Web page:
Esben and the Witch: Violet Cries

Esben and the Witch
Violet Cries
Matador

Violet Cries is an album that is almost impossible to describe; a sonic landscape that is constantly shifting. Each song is an atmosphere of a place never before visited. There is little traditional structure in these songs, just the interplay of the instruments creating something larger than themselves.

The percussion lays a foundation like a mirage, rock solid but likely to vanish if you look too closely. Although there are words to the songs, the effect is that of a finely tuned instrument rather than any human language. Whether in chant or dirge, Rachel Davies’ vocals build the world of each song on that foundation. Her voice ebbs from an infant murmur to a banshee wail. The use of guitar is sparse, and bass is practically non-existant, but the strings give weight and texture to all that is created by the primary coupling of vocals and percussion.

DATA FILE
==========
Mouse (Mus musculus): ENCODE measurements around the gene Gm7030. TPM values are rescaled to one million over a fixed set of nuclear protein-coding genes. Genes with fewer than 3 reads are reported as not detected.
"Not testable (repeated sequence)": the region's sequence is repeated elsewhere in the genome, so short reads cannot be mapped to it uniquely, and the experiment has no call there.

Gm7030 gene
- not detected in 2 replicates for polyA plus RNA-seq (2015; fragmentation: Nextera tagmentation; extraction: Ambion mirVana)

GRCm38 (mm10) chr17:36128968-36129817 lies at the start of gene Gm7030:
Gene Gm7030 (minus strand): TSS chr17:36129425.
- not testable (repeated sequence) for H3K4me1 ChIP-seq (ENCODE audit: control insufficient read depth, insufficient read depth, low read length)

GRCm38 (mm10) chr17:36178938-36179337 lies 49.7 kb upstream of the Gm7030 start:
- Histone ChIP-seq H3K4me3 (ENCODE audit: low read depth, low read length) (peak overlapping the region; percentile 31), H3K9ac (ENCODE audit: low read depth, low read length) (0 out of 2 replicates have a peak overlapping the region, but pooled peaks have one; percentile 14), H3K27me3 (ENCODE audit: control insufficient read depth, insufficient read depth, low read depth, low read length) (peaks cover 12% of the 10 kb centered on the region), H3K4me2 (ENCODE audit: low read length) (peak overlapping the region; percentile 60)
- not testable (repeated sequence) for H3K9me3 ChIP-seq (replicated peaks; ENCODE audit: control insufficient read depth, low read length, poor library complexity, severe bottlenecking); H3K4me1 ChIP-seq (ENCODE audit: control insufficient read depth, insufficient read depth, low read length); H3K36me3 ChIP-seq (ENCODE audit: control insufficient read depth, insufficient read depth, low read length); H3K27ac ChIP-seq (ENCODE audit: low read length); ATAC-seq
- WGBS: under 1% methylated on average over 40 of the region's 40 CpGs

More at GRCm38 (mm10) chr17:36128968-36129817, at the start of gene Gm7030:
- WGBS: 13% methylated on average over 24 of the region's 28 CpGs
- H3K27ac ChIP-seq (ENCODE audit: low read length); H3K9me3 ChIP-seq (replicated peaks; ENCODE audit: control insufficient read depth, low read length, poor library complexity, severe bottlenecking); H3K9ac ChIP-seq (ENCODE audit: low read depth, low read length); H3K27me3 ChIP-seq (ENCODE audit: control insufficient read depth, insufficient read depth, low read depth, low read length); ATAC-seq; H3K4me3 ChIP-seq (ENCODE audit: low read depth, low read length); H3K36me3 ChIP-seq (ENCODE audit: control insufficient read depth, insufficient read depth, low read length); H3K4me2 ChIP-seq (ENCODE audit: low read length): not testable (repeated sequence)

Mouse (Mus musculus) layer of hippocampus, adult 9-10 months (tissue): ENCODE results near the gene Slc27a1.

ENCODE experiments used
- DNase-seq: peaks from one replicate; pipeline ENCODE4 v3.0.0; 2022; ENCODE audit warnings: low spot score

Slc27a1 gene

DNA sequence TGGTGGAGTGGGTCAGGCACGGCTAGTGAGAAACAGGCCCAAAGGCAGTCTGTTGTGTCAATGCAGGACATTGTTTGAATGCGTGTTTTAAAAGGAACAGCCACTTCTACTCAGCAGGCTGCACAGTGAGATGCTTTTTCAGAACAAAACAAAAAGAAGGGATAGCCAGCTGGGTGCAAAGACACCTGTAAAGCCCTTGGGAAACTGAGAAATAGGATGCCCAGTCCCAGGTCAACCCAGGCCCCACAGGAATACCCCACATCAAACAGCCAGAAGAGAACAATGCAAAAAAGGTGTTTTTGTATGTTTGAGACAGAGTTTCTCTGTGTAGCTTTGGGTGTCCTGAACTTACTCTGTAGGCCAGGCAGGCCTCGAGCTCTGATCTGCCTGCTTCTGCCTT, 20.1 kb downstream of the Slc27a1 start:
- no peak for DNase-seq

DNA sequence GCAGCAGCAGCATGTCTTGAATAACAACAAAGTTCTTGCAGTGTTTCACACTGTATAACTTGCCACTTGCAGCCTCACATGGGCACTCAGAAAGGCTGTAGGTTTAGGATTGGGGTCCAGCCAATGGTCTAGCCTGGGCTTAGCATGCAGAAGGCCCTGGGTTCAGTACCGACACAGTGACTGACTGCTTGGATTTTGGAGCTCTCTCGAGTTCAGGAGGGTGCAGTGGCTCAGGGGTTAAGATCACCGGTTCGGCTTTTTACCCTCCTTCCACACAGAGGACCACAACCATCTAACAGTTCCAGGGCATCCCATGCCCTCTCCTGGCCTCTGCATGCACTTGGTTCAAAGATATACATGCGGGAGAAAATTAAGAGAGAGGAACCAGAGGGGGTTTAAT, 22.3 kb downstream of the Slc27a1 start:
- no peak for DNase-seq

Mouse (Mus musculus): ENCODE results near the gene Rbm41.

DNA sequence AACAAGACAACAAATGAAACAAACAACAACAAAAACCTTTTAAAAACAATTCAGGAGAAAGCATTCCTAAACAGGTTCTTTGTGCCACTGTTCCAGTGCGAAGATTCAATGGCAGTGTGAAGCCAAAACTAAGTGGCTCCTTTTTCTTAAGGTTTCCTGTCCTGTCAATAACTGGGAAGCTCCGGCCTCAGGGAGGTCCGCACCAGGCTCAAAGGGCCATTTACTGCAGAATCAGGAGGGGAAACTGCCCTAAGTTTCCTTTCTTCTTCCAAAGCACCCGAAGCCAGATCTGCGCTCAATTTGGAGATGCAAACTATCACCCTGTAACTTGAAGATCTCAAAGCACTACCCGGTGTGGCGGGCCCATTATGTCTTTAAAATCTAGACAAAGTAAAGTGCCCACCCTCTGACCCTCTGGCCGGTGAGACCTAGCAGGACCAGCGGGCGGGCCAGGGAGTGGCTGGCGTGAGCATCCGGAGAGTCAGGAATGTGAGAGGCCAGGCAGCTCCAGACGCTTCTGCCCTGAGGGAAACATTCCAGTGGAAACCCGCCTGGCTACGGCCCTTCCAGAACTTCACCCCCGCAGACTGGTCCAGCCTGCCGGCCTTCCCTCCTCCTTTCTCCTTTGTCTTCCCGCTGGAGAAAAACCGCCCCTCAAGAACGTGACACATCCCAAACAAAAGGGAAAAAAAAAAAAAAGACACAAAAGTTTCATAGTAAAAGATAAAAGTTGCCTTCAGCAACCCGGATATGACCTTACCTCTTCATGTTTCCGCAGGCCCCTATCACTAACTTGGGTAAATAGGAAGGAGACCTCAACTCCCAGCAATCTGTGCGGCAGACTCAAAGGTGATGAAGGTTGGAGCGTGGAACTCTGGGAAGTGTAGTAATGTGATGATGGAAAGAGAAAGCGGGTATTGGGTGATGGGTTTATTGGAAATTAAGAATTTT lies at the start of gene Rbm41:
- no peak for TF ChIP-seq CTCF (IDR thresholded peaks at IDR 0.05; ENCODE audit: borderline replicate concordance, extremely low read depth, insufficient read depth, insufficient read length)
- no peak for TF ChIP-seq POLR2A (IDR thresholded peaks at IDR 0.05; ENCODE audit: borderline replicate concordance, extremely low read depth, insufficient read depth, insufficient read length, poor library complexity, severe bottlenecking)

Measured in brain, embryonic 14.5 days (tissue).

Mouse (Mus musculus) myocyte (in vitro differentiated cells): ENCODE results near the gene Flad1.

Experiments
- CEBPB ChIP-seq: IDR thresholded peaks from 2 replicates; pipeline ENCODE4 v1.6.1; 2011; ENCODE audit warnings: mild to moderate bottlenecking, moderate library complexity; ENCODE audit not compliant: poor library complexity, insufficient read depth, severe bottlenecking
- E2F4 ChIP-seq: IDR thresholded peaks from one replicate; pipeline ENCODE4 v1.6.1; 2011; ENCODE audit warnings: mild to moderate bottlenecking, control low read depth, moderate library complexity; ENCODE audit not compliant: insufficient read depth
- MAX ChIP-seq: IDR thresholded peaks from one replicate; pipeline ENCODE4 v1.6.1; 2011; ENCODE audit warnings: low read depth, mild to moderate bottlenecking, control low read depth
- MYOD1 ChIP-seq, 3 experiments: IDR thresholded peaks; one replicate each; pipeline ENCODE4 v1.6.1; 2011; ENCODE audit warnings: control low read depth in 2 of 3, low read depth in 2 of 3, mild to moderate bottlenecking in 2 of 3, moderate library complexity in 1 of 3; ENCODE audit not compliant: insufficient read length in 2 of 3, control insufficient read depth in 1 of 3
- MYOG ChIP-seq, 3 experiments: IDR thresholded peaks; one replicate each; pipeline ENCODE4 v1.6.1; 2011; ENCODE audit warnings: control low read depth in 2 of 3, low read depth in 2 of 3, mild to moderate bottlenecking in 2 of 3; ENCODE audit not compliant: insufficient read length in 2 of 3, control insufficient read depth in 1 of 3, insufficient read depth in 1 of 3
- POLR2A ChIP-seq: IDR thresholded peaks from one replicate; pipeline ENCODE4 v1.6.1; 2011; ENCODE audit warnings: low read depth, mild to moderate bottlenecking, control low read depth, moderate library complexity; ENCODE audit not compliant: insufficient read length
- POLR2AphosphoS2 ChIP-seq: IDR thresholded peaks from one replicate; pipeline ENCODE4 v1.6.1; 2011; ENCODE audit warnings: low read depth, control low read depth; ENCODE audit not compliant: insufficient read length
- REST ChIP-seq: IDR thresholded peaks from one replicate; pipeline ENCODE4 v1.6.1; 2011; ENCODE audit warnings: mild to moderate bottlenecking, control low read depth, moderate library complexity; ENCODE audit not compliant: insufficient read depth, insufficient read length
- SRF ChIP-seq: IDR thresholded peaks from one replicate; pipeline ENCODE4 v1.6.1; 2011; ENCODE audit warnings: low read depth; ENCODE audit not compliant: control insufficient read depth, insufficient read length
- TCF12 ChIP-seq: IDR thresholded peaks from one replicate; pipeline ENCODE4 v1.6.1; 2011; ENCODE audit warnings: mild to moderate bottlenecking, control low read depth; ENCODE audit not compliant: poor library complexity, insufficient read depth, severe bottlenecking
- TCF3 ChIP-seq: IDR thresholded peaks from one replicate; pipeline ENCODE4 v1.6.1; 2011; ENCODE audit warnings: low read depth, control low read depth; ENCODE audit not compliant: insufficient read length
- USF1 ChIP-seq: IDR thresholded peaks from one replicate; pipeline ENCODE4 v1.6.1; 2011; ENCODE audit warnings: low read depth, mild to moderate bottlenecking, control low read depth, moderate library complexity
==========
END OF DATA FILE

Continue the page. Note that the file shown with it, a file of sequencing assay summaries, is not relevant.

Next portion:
This is not music for singing along or dancing to. It is best reserved for a dark room and fully attentive listening. The cacophony will unravel itself to the listener, giving them a glimpse of things never before seen with human ears.

Esben and the Witch carry reflections of Siouxsie and the Banshees’ theatrics.  These songs are haunting and unearthly, but still manage to feel familiar. There is also an element of Homogenic-era Björk surreality.What else could one expect from a band who takes their name from an age-old Danish fairy tale?